Not necessarily. The non-GPL utilities the GNU coreutils are based on are presumably licensed as MIT, ISC, Public Domain, or similar. If that is the case, those licensing regimes don't forbid adding extra restrictions, so adding the restrictions of GPL would be permitted, and the new derived (again, assuming interfaces are copyrightable) work would operate as being essentially GPL licensed. Things get murky as there are proprietary utilities too that coreutils are probably based on, but then there are also specifications of behavior (SUS, Posix) which might or might not sever the "derivation path" of the work, or might introduce further licensing constraints.

That case has no bearing on this because they aren't deciding if "interfaces can be copyrighted"

Do you view APIs as something other than an interface? A ruling from the Supreme Court may not reach the ultimate issue, but if it does, what assumptions would you make concerning the difference between an API and a program’s interface with the user?

An Application Programming Interface is ... an interface. As this very link points out, there are many programs that use coreutils via this interface.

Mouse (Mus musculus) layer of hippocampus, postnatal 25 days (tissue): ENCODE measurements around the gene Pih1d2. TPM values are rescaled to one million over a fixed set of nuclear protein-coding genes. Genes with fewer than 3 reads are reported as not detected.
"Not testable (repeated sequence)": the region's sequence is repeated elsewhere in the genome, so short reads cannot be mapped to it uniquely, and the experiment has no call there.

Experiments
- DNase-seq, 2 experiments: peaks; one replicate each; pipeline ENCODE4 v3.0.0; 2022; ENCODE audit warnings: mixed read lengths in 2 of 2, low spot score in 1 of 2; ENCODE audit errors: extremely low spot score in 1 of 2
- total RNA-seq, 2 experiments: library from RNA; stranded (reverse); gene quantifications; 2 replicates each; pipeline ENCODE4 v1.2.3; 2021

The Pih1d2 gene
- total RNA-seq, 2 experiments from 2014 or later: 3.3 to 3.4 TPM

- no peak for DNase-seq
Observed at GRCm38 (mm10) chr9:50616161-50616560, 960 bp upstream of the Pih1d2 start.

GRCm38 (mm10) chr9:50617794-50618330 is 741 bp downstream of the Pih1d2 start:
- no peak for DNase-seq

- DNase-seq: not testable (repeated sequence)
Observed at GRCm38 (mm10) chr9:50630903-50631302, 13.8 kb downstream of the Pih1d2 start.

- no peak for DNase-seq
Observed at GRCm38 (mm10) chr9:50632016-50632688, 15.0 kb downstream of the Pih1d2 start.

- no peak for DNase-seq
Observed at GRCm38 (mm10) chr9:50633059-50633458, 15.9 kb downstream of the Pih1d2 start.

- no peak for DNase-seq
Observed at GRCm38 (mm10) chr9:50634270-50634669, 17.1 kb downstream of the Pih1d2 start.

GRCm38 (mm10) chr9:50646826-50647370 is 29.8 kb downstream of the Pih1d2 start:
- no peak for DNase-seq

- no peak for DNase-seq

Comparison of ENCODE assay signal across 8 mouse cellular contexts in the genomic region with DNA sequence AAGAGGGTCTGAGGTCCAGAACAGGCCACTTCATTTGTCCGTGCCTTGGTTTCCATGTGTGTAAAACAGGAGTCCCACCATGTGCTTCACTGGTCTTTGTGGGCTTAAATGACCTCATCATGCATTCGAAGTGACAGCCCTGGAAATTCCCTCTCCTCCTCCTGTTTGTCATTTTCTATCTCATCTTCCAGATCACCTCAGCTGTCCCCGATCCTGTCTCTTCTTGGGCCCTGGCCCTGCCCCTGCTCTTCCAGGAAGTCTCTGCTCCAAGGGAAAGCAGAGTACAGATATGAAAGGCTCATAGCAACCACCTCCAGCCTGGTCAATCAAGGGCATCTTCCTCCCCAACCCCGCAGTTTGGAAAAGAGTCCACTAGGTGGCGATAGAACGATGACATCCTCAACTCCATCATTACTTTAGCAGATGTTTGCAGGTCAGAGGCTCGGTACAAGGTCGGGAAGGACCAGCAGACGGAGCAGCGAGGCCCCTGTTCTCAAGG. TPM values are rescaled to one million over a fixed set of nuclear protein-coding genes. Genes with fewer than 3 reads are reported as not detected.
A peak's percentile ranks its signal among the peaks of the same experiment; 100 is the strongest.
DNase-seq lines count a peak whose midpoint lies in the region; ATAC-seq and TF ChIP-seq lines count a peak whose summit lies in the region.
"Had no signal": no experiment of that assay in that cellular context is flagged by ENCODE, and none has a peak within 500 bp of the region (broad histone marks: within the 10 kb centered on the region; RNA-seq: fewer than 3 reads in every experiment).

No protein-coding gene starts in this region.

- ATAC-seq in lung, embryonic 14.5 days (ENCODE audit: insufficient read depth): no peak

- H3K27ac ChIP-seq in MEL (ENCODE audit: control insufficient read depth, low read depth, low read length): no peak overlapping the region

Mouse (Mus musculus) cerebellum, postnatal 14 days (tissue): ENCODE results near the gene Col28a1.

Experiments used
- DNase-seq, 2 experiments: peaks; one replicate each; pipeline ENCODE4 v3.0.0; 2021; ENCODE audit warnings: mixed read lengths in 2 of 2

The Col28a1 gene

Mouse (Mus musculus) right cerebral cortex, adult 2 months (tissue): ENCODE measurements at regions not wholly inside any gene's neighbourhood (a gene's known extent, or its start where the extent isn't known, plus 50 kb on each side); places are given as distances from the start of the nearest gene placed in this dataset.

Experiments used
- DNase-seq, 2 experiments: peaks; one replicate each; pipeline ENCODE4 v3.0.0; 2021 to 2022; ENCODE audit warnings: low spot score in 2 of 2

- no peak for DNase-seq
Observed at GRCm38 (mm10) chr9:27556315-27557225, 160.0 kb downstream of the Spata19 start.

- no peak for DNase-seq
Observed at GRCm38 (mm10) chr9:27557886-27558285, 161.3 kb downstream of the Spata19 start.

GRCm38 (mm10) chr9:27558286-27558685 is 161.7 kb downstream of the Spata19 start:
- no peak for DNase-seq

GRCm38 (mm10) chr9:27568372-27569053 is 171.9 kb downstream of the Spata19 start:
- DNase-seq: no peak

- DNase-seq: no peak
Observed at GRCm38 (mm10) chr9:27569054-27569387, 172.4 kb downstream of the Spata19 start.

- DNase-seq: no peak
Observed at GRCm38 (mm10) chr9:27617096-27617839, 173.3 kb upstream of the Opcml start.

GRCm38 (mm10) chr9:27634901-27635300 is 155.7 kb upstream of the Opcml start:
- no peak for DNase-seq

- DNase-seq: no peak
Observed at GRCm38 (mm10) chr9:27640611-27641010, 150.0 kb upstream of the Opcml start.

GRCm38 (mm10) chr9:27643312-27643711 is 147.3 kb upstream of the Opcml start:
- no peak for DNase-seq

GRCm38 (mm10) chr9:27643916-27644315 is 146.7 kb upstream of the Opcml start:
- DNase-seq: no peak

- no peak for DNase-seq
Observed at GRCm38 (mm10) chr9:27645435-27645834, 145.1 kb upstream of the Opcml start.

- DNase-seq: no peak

Rust coreutils replacing GNU coreutils in these programs by implementing the same interface is the same issue.

I’m not sure if it’s possible to spell it out clearer than this.

They don't need the source code; they have the standards specs, the man pages, and the test suite.

Wouldn't busybox (GPLv2) or toybox (BSD) be a better choice than an very incomplete Rust rewrite?

To start, both of them were write with embedded applications in mind, busybox is feature complete since distros like Alpine and OpenWRT use it (not sure about Toybox, but I know Android ships it).